Games as a Service will be ‘table stakes’ from 2014, says Glu

By Stephanie Newman
Wednesday, October 2, 2013 / 1 min read

Glu

As part of an ongoing series, Fyber (formerly SponsorPay) – together with PocketGamer.biz – is launching an interview series about market trends and future opportunities with C-level executives from key game developers and publishers.

The series starts with Glu Mobile’s president of publishing Chris Akhavan.

Previously at companies such as Tapjoy, RockYou and Yahoo!, Akhavan leads Glu Mobile’s worldwide publishing activities including player acquisition, advertising monetization, marketing and strategic partnerships.

How has the freemium model served Glu? What key trends do you see happening in future?

Chris Akhavan: Glu’s transitioned from a premium (licensed IP) feature phone business to an entirely free-to-play, original IP smartphone model in 2010.

This allowed the company to develop strong relationships with each of the major mobile platforms as well as reach a massive global audience.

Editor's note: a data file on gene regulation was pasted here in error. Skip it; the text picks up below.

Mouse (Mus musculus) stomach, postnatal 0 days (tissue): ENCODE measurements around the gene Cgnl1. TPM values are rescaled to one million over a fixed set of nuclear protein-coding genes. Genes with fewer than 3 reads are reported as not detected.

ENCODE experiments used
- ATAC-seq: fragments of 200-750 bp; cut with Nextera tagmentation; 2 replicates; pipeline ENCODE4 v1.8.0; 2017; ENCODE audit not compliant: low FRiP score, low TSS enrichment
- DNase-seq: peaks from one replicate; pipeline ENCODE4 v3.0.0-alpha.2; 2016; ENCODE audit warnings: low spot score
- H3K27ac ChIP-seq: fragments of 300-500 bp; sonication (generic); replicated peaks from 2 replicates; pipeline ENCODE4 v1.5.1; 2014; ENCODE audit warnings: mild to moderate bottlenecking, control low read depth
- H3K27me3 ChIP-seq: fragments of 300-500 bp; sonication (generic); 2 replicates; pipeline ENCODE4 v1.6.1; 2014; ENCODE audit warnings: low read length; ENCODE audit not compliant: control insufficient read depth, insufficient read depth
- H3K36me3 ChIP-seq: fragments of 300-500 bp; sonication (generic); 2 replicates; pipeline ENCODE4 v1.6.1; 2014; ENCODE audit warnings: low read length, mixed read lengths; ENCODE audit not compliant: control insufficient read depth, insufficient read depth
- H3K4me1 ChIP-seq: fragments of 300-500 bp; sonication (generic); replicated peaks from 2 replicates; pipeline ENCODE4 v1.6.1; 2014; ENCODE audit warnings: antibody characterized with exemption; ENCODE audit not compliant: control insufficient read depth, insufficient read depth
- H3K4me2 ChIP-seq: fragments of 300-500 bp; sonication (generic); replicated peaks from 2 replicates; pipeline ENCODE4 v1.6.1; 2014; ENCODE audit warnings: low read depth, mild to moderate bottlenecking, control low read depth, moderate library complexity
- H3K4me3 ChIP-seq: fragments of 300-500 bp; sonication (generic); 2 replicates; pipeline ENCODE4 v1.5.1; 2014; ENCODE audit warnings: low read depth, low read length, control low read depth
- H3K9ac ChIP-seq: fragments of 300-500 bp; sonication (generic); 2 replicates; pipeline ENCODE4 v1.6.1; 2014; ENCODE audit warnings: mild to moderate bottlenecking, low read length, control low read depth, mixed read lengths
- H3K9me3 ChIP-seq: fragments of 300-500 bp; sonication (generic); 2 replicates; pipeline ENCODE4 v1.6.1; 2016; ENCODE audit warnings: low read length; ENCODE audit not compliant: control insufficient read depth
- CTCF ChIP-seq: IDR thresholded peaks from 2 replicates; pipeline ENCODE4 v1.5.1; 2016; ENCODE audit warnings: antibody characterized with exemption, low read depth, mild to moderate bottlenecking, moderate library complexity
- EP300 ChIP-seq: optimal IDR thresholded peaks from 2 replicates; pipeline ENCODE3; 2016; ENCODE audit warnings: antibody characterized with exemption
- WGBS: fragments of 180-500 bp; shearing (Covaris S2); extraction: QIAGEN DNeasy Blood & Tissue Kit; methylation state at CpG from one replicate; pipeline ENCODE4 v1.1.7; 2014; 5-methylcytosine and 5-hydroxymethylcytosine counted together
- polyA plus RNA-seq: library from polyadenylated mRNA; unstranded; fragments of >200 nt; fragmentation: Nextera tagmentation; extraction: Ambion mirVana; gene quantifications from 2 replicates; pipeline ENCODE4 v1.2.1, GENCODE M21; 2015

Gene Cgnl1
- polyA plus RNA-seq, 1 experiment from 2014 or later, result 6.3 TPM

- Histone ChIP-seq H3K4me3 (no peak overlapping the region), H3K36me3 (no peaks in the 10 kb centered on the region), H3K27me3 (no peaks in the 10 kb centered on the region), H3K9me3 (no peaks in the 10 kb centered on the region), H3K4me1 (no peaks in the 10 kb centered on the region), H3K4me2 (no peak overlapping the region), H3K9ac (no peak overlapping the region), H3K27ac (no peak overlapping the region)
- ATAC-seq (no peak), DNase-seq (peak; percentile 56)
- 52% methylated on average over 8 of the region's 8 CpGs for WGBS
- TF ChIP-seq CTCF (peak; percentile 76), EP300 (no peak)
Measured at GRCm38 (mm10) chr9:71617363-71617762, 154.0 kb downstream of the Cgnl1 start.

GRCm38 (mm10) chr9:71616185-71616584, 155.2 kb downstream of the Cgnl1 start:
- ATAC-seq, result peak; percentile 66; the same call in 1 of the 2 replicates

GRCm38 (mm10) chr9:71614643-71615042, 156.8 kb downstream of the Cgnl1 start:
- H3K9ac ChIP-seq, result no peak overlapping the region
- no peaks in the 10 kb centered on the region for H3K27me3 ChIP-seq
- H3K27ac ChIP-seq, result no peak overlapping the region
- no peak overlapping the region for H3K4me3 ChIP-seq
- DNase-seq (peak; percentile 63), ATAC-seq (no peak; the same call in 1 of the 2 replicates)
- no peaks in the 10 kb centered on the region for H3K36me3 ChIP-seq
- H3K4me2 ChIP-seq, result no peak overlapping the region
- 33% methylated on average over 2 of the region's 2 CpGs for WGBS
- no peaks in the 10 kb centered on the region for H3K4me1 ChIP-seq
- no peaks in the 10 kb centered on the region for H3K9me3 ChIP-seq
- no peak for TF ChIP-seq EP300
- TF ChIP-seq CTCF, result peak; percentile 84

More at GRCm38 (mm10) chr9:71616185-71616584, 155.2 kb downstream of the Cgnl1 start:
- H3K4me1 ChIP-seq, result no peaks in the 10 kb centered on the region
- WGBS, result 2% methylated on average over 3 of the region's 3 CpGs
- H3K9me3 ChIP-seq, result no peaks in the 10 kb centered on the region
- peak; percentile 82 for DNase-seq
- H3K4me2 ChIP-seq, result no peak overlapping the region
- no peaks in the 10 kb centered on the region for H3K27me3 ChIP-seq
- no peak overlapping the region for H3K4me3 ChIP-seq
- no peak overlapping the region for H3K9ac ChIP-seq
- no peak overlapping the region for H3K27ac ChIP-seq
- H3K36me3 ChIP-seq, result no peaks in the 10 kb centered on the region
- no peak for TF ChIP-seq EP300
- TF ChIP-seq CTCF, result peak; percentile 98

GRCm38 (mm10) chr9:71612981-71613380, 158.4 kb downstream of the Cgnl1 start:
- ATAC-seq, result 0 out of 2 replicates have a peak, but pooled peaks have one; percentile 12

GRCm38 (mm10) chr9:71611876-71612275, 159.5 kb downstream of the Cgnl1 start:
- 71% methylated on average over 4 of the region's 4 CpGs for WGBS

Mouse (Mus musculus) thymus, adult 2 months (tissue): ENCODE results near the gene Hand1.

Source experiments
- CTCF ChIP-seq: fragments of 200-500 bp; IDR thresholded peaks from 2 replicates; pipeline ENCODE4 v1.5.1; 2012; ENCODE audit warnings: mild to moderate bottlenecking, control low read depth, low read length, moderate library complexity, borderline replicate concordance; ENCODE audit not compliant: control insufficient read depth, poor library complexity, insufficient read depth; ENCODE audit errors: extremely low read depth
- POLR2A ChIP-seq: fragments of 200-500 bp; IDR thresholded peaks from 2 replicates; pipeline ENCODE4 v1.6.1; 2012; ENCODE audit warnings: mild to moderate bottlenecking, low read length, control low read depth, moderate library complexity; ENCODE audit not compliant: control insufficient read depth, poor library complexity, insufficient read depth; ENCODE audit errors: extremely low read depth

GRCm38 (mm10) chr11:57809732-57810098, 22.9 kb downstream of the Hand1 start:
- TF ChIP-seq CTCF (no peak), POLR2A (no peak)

I expect the following trends to continue or develop in the future:

  • Server-based games, ones with persistent, online interaction are dominating top grossing charts. Glu’s invested heavily in our own central server-side technology platform that we’re rolling out as part of many of our Q4 titles this year. I expect delivering true Games-as-a-Service to be table stakes from 2014 moving forward.
  • Additionally, I expect production values of titles to continue increasing over time as platforms mature. The bar for graphics, sound, and user interfaces will continue to rise as consumers expect more and more polish from the games they play.
  • Monetisation systems will also need to evolve along with the free-to-play model. As consumers better understand how free-to-play games operate, the industry is going to need to update the monetisation strategies and mechanics driving their offerings.
  • As the adoption of connected TVs, tablets and controllers for gaming continues to rise, we might also see some experimentation in session length of gameplay. Most free-to-play games are currently optimized for short session lengths as many users play in short bursts. As mobile gaming crosses into the living room, games will be designed to transition to different environments and situations, allowing users to play very short to very long sessions in ways that keep them engaged throughout various times of the day.

Read the rest of the interview here at PocketGamer.biz!